The year is 1995, and 17 year old me had just rushed to Spillers Records in Cardiff to get my mitts on “Born In ’69” – the brand new single from Rocket From The Crypt. “You have got to hear this!” cried VJ Knievil, my now long suffering partner in musical crime, weeks earlier as he played an acquired C60 containing said song in a smoky, pissy-lager drenched box room. No sooner was the CD single in my palms, the free Rocket sticker that accompanied the single had taken pride of place on the rear windscreen of my burgundy C-reg Ford Orion. I was hooked, intrigued and excited, like a million Americans some 4 decades previous on hearing Elvis Presley for the very first time.
But this was just the start. No sooner had I completed a return trip to Cardiff (on school time) for the must-have “Scream, Dracula, Scream!” LP (well, tape for me), a UK tour was announced… and it would take in Newport’s TJs on 18th January 1996, a mere 30 odd miles up the road. VJ and I were going, ably accompanied by a fellow hardened teenage drinker by the name of Aardvark.
Now, I’d heard of TJs. Older local punks, in particular members of Bridgend’s Charlie’s Family Crisis, had spun tales of this somewhat mystical punk rock shangri-la. I was about to pop my TJs cherry on a Cheap Sweaty Fun night, just as the music press were labelling Newport as the “New Seattle.”
What I was about to experience can only be defined as life changing. 8 cans of lager to the good before even hitting the hollowed turf of Clarence Place in Newport, we ambled in some glorious winter sunshine before being greeted by the grubby, downtrodden rock ‘n’ roll Mecca that was TJs. I must say at this point, I had been to concerts before. At 15, I had witnessed my beloved Manic Street Preachers tear through “The Holy Bible” and more at Cardiff Astoria. What I was about to experience here was to set precedence for a different sense of being at a rock ‘n’ roll show.
Situated precariously upon a flight case near the sound man, I had a killer view of the 200 (or was it 300? 400? Thousands if you believe the internet) rabid punks, all here for both kinds of music – rock AND roll! With a warm squashed can of Colt 45 in one hand and a bent half-lit cigarette in the other, Rocket From The Crypt took to the stage. We got the first 3 tracks from “Scream, Dracula, Scream!” straight off the bat. I was stuck in the middle, born in ’69 and on a rope, all within a frenzied 7-ish minutes that could only be described as a rock ‘n’ roll masterclass. The quiffs, the matching sequinned shirts, the horn section, the Bez-a-like dancing maraca shaker, the crowd interaction, all captivated in a blistering and electric performance.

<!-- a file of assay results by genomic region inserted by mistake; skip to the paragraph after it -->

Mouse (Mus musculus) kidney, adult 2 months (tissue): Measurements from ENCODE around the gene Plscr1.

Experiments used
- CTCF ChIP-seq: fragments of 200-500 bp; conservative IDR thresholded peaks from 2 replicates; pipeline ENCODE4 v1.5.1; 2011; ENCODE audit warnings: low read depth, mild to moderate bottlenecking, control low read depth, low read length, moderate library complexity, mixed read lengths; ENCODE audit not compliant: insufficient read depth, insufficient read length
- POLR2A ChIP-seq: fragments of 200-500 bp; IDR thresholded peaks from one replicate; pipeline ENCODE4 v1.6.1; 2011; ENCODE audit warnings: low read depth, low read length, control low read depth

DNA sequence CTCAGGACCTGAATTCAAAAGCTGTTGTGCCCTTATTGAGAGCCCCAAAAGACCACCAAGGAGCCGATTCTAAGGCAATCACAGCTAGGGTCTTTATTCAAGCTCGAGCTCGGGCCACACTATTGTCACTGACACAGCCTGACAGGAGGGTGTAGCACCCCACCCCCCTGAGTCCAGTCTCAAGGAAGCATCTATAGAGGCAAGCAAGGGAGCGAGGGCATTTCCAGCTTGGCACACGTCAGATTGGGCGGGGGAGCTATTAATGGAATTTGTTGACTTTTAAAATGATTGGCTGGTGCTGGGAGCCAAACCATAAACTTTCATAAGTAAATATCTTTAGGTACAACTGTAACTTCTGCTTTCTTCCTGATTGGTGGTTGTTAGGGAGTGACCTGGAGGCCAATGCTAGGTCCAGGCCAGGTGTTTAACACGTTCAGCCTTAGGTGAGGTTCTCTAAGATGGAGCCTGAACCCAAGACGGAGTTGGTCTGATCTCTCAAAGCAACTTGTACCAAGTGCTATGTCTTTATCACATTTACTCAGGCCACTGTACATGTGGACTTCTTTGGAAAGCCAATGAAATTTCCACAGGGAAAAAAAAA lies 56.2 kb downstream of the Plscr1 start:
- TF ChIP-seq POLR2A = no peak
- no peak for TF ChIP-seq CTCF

I don’t recall much detail of the remainder of the RFTC set. I was equally as mesmerised by the bodies bouncing from people’s shoulders up to the (not very far) sweat soaked papier-mâché caved ceiling that adorned TJs. That, coupled with the venue’s owner Mr. John Sicolo acting as a one man security team (or was he an unofficial member of Speedo’s gang?) at the front of the stage. THIS WAS ROCK ‘N’ ROLL! Rock ‘n’ roll on our level, for the people, with a sense of unity and community. As soon as you entered the door via DIY promoter Simon Phillips and his now infamous Cheap Sweaty Fun promotions, this was it! The real fucking deal.
I would up sticks and move to Newport within a matter of months. I needed this in my life and on my doorstep. Whilst I can’t wax lyrical due to age about legendary Cheap Sweaty Fun nights with the likes of Hüsker Dü, I can confirm that in the years that followed 1995 I would witness some of my favourite bands on that TJs stage: Supersuckers, Nashville Pussy, Therapy?, Misfits, 60ft Dolls, Backyard Babies, Turbonegro, The Damned… the list goes on. But it’s not just the bands. The friendships I gained during this time, from mind-bending drug induced hard times to life affirming good times, those friendships still hold true to this day.
So, was it Rocket From The Crypt? Was it Newport? John Sicolo and TJs? Simon Phillips and Cheap Sweaty Fun? Was it the legions of like minded punk rock ‘n’ rollers? Fuck it, they ALL ruined my life! For that, I am eternally grateful.
The Sick Livers‘ new album “Mid Liver Crisis” is out August 2015 on Glunk Records (GLUNK004LP) and Baldy Longhair Records (BLR020). Pre-order packages available on the links below.
Check out “Dark, Dangerous & Delicious” from the forthcoming album here: https://m.soundcloud.com/thesicklivers/dark-dangerous-delicious
VJ Knievil‘s book on Cheap Sweaty Fun is available to purchase here: http://vaughanjordandesign.bigcartel.com/product/cheap-sweaty-fun-327-the-book-by-vaughan-jordan